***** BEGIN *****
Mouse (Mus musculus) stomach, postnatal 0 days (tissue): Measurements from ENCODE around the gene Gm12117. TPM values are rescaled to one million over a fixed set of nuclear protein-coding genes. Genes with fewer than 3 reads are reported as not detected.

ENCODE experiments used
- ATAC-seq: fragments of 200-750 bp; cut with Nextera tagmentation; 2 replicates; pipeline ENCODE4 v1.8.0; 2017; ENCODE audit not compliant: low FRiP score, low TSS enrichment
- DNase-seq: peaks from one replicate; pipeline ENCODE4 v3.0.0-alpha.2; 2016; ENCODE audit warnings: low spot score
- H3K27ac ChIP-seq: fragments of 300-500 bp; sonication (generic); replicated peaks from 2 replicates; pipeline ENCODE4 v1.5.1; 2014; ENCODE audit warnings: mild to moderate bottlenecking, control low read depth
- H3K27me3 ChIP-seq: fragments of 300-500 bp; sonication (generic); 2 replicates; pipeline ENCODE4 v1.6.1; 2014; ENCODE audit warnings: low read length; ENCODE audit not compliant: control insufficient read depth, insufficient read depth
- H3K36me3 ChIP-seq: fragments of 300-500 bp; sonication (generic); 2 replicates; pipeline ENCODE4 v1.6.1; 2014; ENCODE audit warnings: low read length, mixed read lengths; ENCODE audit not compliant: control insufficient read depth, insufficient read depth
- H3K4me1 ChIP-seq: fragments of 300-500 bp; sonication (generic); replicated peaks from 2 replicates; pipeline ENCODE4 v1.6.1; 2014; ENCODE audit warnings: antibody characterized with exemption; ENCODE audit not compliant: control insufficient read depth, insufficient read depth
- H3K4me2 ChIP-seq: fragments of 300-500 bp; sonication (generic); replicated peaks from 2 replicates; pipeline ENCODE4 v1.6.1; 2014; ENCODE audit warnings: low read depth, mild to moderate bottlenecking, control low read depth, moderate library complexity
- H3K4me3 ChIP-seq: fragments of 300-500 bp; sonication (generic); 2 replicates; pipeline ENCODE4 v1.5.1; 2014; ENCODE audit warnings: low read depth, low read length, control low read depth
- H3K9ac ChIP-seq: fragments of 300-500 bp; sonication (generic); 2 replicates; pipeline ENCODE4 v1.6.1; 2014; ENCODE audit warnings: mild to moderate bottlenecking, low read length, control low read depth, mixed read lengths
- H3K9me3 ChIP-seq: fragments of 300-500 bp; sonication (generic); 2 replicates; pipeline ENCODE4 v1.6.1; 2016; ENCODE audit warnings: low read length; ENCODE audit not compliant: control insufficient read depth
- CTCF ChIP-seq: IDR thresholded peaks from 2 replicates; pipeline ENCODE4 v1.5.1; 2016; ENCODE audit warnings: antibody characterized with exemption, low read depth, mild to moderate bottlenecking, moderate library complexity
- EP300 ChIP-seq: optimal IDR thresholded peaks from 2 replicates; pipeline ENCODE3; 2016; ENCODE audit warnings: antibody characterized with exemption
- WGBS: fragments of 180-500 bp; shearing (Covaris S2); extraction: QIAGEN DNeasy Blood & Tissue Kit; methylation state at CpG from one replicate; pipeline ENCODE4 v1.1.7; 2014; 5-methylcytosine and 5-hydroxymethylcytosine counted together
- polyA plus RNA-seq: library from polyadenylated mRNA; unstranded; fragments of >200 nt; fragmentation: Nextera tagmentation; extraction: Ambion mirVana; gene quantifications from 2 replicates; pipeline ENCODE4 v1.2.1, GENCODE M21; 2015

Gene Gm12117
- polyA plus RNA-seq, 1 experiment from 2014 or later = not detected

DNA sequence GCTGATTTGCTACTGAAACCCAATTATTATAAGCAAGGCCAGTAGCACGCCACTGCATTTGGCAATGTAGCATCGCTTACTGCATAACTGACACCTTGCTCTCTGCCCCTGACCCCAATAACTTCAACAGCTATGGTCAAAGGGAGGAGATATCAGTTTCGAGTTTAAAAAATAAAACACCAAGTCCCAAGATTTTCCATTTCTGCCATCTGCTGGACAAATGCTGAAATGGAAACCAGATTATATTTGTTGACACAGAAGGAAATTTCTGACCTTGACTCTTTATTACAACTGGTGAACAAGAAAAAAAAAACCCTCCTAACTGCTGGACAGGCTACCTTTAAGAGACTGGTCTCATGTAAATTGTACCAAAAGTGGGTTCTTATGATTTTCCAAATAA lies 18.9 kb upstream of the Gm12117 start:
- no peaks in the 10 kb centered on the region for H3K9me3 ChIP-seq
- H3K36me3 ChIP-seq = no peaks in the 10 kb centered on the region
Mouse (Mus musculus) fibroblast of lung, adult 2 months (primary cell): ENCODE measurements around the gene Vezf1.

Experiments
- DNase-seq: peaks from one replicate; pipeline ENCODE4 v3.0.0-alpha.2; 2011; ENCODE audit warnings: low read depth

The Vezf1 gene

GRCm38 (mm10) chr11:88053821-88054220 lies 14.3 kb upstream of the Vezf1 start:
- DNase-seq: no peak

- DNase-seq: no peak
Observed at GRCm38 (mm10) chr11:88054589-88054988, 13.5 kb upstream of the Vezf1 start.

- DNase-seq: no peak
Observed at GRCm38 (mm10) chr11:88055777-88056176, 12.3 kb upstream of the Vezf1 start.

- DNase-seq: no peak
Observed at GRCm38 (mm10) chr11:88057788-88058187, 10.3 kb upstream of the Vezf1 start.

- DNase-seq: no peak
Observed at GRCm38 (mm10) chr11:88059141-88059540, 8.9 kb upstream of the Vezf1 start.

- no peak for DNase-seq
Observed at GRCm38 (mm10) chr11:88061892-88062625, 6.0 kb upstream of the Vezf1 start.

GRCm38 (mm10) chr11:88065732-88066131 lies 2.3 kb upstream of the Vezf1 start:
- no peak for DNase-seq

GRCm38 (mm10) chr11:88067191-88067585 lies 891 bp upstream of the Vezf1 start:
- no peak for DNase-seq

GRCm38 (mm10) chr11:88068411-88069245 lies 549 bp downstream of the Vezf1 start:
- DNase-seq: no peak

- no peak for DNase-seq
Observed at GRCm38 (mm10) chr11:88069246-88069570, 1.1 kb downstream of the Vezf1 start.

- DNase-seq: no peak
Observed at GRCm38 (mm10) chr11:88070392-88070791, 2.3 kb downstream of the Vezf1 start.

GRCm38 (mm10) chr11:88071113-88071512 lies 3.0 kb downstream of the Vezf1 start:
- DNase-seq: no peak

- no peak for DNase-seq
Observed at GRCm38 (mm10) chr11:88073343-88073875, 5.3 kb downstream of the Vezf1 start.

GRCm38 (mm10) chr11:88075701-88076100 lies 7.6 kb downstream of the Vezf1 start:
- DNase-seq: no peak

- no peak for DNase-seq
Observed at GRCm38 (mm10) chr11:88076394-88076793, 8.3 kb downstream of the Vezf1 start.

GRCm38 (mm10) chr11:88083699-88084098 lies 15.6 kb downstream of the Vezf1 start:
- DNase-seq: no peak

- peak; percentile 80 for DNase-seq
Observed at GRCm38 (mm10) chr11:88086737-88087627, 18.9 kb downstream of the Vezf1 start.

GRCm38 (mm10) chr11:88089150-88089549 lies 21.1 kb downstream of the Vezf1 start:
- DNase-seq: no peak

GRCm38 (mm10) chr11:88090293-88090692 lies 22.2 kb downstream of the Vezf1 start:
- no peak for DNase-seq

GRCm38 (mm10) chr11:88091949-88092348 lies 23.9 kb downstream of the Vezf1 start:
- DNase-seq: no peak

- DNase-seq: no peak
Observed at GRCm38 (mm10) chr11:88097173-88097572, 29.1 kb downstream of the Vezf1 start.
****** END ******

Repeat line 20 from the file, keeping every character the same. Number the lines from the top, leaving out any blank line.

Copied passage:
- no peaks in the 10 kb centered on the region for H3K9me3 ChIP-seq